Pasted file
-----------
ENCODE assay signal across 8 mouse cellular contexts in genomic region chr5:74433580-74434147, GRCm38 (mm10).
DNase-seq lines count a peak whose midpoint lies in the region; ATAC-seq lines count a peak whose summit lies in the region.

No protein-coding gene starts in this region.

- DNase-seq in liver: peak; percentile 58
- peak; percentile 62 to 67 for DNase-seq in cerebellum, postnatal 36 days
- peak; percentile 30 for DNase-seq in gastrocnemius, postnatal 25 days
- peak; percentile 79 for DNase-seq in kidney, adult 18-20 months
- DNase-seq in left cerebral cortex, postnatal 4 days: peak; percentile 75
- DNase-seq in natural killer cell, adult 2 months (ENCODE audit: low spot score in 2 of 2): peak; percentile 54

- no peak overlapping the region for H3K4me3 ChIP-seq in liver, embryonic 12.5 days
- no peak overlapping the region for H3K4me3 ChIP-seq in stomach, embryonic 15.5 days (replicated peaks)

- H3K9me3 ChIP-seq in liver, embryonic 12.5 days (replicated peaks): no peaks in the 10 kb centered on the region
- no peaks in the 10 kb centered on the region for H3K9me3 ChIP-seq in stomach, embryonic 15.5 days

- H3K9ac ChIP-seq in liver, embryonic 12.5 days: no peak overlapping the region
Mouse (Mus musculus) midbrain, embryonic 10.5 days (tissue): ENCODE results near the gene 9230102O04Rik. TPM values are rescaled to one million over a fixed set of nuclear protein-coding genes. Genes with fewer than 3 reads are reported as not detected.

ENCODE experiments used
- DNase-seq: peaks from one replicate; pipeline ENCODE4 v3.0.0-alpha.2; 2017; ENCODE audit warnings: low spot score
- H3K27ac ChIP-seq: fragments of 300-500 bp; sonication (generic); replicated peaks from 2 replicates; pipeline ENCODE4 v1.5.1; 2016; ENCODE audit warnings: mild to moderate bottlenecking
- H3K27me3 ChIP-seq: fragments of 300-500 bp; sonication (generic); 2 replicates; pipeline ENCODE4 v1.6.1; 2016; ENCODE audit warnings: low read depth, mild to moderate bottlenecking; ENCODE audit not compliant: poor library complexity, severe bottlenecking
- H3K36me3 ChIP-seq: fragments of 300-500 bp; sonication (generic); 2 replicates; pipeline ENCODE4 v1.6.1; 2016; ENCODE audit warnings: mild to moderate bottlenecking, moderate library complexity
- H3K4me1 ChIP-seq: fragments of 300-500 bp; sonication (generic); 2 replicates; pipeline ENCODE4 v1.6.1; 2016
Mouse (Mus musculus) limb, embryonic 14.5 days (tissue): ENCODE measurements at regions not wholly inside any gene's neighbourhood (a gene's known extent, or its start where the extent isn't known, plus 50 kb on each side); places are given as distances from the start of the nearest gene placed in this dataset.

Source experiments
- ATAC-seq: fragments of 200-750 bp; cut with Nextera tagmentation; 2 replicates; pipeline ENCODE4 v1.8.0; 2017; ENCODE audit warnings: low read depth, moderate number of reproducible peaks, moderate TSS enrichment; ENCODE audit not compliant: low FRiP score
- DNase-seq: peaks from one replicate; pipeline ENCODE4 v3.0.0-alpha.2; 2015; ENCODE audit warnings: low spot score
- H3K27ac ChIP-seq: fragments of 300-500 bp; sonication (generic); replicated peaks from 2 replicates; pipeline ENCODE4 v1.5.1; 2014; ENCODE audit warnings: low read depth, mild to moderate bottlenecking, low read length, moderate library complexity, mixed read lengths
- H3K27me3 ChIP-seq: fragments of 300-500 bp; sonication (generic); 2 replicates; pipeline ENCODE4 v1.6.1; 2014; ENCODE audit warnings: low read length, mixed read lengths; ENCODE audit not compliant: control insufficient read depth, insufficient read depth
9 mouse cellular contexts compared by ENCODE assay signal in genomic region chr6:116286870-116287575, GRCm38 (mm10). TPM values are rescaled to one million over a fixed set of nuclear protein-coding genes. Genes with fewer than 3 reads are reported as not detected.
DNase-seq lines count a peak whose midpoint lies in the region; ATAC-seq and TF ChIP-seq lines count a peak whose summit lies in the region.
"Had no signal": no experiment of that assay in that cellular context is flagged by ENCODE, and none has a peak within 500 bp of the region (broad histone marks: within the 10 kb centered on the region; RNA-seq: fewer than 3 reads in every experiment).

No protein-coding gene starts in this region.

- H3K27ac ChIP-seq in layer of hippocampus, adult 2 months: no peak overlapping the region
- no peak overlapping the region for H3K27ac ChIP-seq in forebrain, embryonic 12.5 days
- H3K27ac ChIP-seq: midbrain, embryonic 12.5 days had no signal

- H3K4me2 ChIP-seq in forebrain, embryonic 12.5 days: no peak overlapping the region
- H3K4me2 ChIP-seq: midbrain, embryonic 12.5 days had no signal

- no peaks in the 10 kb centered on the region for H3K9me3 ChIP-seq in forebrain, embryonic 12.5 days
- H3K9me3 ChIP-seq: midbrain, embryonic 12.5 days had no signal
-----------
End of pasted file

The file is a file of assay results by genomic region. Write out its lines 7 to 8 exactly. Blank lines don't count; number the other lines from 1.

- peak; percentile 79 for DNase-seq in kidney, adult 18-20 months
- DNase-seq in left cerebral cortex, postnatal 4 days: peak; percentile 75